(Ned Oliver/ Virginia Mercury)
By Yely Montano
As a daughter of immigrants, Virginia has always been a home for my family. It wasn’t until I got older when I started hearing how other immigrant families outside of the state perceived Virginia. Virginia is unsafe for immigrants. Virginia is where the police will hand you over to Immigration and Customs Enforcement. Virginia is where they discriminate against you. Virginia is not welcoming.
However, new leadership in the General Assembly has begun to change that, and groundbreaking laws passed in the last year have made this Virginian proud. Virginia made headlines by extending driving privileges to the immigrant community in 2020 — long overdue and years behind its neighbors in Maryland and the District of Columbia. Virginia also granted in-state tuition eligibility to all students, regardless of immigration status. Both were major victories for the immigrant community, and this year we celebrate more.
The 2021 Virginia legislative session passed HB 2138, which authorizes the Department of Motor Vehicles to issue a non-driver photo identification option to immigrant adults and children who cannot or have no interest in operating a motor vehicle. Many of us don’t think about this daily but having a form of identification grants us access to schools, health care clinics and other institutions. It’s what we need to set up a bank account or cash a check, allowing us to better engage in our economy. It’s what we rely on in cases of emergencies or interactions with law enforcement. Once this bill becomes law, all Virginians will have greater access to services, better security, and dignity.
The General Assembly also passed HB 2163, limiting the release and dissemination of data from the DMV for civil immigration purposes. For years, ICE has taken advantage of DMV data in other states that have extended driving privileges to immigrants. In passing this legislation, Virginia is taking the necessary steps to protect all consumers. It’s encouraging the immigrant community to apply for credentials at the DMV safely while bolstering greater trust between the two, which is vital, especially during this time.
Virginia demonstrated its commitment to supporting our future leaders and professionals by passing legislation that would allow undocumented students to apply for state financial aid and assistance programs in passing HB 2123 and SB 1387. Virginia joins the 14 states that have extended this option, giving our undocumented students an equal opportunity to accessing higher education, allowing them a better chance of achieving their career goals and contributing to our economy and communities.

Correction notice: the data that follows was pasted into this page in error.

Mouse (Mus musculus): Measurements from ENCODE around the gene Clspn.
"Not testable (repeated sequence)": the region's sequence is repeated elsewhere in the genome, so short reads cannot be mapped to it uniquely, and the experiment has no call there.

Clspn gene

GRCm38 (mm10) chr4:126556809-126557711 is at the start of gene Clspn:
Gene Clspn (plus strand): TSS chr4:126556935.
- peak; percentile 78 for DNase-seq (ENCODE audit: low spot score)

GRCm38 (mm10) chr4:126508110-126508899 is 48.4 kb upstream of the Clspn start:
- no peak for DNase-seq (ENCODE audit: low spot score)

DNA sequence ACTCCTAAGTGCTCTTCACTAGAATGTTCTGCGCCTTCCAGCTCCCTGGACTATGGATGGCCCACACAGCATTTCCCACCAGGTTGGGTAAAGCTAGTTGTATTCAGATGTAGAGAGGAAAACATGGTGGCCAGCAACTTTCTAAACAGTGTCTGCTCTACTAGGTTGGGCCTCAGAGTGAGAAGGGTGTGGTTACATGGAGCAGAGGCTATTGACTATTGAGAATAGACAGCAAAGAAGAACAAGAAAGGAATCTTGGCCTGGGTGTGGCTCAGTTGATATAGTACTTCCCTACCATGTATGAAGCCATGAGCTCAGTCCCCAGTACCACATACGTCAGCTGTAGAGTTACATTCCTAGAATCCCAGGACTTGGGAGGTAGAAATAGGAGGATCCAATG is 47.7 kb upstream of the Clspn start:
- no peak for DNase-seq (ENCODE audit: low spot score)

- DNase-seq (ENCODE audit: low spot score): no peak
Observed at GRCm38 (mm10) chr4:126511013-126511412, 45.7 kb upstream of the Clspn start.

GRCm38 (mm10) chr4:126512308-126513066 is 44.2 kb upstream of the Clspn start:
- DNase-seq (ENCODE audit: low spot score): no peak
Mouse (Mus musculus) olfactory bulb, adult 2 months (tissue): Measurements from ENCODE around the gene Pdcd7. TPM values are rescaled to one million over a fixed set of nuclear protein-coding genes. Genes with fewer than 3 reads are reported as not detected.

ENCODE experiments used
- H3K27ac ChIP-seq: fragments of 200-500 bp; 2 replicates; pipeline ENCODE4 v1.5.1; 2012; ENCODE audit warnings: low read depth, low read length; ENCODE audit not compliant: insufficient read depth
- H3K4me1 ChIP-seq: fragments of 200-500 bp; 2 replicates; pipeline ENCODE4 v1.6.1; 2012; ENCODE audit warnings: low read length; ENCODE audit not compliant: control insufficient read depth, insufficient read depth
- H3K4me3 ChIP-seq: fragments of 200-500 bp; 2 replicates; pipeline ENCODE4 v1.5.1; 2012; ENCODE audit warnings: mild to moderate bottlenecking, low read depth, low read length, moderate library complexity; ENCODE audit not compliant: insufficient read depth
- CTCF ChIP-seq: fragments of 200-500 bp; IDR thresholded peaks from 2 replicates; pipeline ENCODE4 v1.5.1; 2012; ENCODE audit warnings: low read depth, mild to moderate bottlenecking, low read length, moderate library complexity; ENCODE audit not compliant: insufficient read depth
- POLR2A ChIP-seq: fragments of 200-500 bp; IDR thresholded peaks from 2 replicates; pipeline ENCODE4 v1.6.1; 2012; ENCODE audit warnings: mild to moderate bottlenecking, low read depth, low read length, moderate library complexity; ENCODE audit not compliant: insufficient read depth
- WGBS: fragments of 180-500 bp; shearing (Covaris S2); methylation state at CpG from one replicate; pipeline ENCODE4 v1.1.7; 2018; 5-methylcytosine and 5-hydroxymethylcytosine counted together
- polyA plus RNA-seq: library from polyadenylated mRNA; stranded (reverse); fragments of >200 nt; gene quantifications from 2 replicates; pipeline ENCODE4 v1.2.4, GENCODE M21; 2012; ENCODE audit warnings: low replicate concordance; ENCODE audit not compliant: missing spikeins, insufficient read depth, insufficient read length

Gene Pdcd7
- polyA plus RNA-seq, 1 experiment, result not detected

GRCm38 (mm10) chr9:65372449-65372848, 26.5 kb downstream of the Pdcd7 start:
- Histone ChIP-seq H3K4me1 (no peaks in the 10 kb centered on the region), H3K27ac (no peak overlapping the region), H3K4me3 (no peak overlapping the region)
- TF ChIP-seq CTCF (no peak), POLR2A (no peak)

A virtual, 45-day legislative session brought exceptional progress for the immigrant community and our state as a whole, especially in criminal justice reform. During the 2020 special session, the state passed numerous police reform measures. Historic changes like abolishing the death penalty, legalizing future adult marijuana use and establishing an automatic expungement process for certain records passed this year. We are steadily evolving our policies to reflect our values and represent all Virginians. But there is still a lot of work ahead of us.
Immigrants continue to get left behind on accessing preventive health care coverage and COVID-19 services, and now, vaccinations. Language and interpretation service options and quality are poor in health care spaces and governmental outreach and communication efforts. Immigrants are ineligible for public and social services and their trust with government and law enforcement is low, which, as the pandemic has demonstrated, can result in adverse outcomes.
As someone who was born and raised in Virginia, I am proud of my state. I am proud to see what it’s becoming, but I know we can only continue on this path of progress with the right leadership — and challenging that leadership when necessary. By passing inclusive policies, the characterization of Virginia as unwelcoming to immigrants is shifting. I believe we are headed in the right direction, and we are only witnessing the beginning. Virginia is home. Let’s keep up the good work.
Yely Montano is an advocacy specialist for CASA, which advocates for immigrants in Virginia, Maryland and Pennsylvania. She lives in Alexandria.
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